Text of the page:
Mortensen and his new teammate finished the 2016-2017 seasons ranked 3rd internationally and together have won three straight Norton National Championships.

The 2018 Winter Olympics will begin Feb. 9, 2018 and end on Feb. 25, 2018.

Go Team USA!

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Iran threatens to drop missiles on US bases if White House imposes new sanctions

The chief of Iran’s powerful Revolutionary Guard said Oct. 8 the US should move its military bases farther from Iran’s borders if it imposes new sanctions against Tehran, the official IRNA news reported.


The Oct. 8 report quotes Gen. Mohammad Ali Jafari as saying, “If new sanctions go into effect, the country should move its regional bases to a 2,000-kilometer (1,240-mile) radius” out of the range of Iranian missiles.

Currently, US military bases are located in countries neighboring Iran, including Bahrain, Iraq, Oman, and Afghanistan, less than 500 kilometers (310 miles) from Iran’s borders.

This is why Iran is smuggling boatloads of weapons into Yemen
Islamic Revolutionary Guard Corps. Photo from CounterExtremism.com

Jafari rejected the idea of negotiating with the US over regional issues and said if the United States designates the Revolutionary Guard a terrorist group, the Guard — which has suffered significant casualties fighting the Islamic State group in Syria and Iraq — will also consider the US army a terrorist group.

He said such moves by the US will eliminate “any chance for engagement forever.”

President Donald Trump appears to be stepping back from his campaign pledge to tear up the 2015 nuclear deal between Iran and world powers, instead aiming to take other measures against Iran and its affiliates.

This is why Iran is smuggling boatloads of weapons into Yemen
Photo from White House Flickr.

New actions expected to be announced by the White House in the coming days will focus on the Revolutionary Guard and Hezbollah, the Shiite militant group blamed for sowing discord in the Middle East and seeking Israel’s demise. They include financial sanctions on anyone who does business with the Revolutionary Guard, as well as millions of dollars in rewards for information leading to the arrest of two operatives of Iran-backed Hezbollah.

On Saturday, Iran’s president defended the nuclear deal and said not even 10 Donald Trumps can roll back its benefits to Iran.

Asperiores odit

That’s A Recap Of 2019: Top 5 Mobile Game Releases

Whether you are a fan of gaming as a whole or you have recently joined the masses when it comes to trying your hand at some of the new titles for your mobile, there is no denying that 2019 was a great year for this industry. With a number of highly anticipated titles as well as quite a few new and emerging indie companies, it can be difficult to determine who came out on top.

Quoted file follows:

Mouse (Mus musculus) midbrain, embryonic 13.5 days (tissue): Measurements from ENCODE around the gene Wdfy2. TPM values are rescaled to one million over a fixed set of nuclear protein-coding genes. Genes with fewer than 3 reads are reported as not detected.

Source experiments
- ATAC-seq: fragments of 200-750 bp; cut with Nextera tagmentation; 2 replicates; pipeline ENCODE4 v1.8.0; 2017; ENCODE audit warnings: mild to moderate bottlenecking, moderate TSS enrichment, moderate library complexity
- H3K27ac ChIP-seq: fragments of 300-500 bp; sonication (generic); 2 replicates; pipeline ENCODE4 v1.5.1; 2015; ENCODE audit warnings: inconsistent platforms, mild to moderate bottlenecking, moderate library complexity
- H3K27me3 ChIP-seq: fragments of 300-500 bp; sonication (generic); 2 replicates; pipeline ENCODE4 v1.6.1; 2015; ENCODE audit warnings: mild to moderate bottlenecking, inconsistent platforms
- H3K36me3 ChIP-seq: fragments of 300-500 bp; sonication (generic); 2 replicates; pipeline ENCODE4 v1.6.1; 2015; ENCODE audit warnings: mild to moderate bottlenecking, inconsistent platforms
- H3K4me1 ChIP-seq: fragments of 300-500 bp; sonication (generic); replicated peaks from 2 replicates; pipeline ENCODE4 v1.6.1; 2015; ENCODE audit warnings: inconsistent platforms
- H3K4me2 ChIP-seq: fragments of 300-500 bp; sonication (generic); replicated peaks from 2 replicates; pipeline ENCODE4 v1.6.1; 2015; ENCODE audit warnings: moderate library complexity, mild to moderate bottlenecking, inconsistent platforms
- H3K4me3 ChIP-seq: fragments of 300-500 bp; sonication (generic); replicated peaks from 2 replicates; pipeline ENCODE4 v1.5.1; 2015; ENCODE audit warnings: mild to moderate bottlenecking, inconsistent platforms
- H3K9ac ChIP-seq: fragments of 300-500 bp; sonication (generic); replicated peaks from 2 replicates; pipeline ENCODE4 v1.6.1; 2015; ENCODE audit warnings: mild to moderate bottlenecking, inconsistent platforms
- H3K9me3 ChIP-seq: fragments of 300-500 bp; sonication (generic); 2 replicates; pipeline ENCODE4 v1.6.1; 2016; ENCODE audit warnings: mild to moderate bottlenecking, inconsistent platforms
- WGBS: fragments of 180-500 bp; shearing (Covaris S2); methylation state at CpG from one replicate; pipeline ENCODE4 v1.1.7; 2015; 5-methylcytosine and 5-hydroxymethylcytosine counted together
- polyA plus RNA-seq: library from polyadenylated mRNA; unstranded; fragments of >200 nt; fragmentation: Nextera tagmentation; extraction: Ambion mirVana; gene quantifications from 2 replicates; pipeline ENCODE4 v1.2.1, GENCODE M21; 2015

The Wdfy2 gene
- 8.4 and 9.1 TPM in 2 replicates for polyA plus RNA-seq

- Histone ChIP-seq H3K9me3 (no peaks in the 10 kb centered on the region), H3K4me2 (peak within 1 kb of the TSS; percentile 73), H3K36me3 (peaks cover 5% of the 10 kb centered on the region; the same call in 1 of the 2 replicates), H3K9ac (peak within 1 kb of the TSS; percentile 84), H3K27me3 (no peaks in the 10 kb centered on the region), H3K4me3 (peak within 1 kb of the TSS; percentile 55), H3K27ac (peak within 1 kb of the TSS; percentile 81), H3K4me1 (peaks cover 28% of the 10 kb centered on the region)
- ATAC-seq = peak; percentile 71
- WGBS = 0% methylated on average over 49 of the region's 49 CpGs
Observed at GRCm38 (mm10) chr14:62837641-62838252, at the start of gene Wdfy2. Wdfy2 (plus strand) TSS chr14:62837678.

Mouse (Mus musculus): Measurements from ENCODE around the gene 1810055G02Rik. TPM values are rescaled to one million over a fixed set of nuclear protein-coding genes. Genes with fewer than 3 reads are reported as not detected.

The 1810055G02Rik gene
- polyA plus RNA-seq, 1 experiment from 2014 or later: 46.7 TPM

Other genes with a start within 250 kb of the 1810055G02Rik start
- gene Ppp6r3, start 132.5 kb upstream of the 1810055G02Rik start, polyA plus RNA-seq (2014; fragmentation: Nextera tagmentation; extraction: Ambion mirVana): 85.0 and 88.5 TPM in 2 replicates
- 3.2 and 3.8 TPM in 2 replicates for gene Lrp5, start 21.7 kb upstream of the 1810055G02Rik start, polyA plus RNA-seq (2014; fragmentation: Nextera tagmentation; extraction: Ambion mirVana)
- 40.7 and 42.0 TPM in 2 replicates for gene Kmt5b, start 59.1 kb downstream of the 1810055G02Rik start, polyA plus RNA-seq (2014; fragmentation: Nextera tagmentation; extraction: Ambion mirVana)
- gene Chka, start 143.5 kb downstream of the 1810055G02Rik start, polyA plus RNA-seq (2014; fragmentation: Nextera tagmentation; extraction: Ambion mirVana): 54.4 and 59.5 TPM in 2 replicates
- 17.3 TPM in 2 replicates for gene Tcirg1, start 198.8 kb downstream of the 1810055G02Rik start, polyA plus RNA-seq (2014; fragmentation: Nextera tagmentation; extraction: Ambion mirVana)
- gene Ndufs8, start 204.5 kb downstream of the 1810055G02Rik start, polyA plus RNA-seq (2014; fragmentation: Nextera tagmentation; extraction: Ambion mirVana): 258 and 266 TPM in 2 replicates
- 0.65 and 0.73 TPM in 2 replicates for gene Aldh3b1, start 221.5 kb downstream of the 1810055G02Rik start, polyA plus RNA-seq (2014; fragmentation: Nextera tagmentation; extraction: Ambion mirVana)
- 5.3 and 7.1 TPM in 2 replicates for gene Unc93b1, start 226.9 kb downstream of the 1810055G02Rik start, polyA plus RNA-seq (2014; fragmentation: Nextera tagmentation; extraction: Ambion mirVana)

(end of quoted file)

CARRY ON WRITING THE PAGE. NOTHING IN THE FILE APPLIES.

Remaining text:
In this article, we have created a list of the top 5 mobile applications of 2019 that positively impacted the industry.

This is why Iran is smuggling boatloads of weapons into Yemen

1. Call Of Duty Mobile

When looking at some of the biggest mobile games of 2019, there were a number of highly anticipated titles that many gamers were looking forward to playing, one of which was Call of Duty Mobile. This mobile application was released on October 1, 2019 and received over 100 million downloads in the first week following its release. This comes as no surprise to those that have been a fan of the franchise for some time now as many of their leading console titles see unprecedented sales year after year.

2. War Commander: Rogue Assault 

For those that are a fan of the real-time strategy genre, there are a number of games that may cater to your gaming preference. But with the sheer number of RTS games out there, the market has become bloated. However, War Commander is the perfect free-to-play game that does everything right from start to finish. With very minimal in-game purchases and the ability to build structures right away, you can begin to enjoy the game as a whole without a disjointed experience, making this a popular choice for many.

This is why Iran is smuggling boatloads of weapons into Yemen

3. PUB G

2019 also saw the year of the battle royale taking over the first-person shooting genre with the likes of Fortnite gaining a huge amount of popularity. But with slightly more realistic graphics and a number of other benefits, it was PUB G that became one of the most popular mobile applications launched last year. The player is able to make a much more competitive experience for themselves as they can set about creating clans, put together a team and begin practicing strategies. This then allows them to go up against one another to get the best possible outcome at the end of the battle royale. This is ideal for those looking for an enjoyable free-to-play mobile game as you can play with as many or as few people as you want for the perfect tailored experience.

4. Tropico 

Another game that was highly popular throughout the course of 2019 was Tropico. Unlike the others on this list, you will have to pay in order to enjoy the thrill of this game, but the price of £11.99 gives you all the fun of the main title game in your pocket. Run your own island and line your pockets and create the best place for you and your loyal followers as you deal with the trials and tribulations that come along with being El Presidente. Though this application was originally released on just Apple devices, it has since released on Android devices with a large amount of success and has become one of the most popular applications in this genre. Whether you want to build the perfect island or customize your look to rule in style, this is the perfect game for you to choose in the long term.

This is why Iran is smuggling boatloads of weapons into Yemen

5. Fortnite Mobile Edition

The final game that was highly popular in 2019 within this genre was Fortnite. With millions of users online on games consoles, PC and on mobile this truly was one of the most popular battle royale titles of 2019. With over 100 million downloads in just 138 days, it was one that many people were looking to play on a regular basis. As the hype continued to grow, there were hundreds of millions of people with registered accounts. Fortnite was by far one of the most stand-out games of 2019 with a record number of views on platforms such as Youtube and Twitch as well as dances that begun to take over—but can 2020 be just as successful?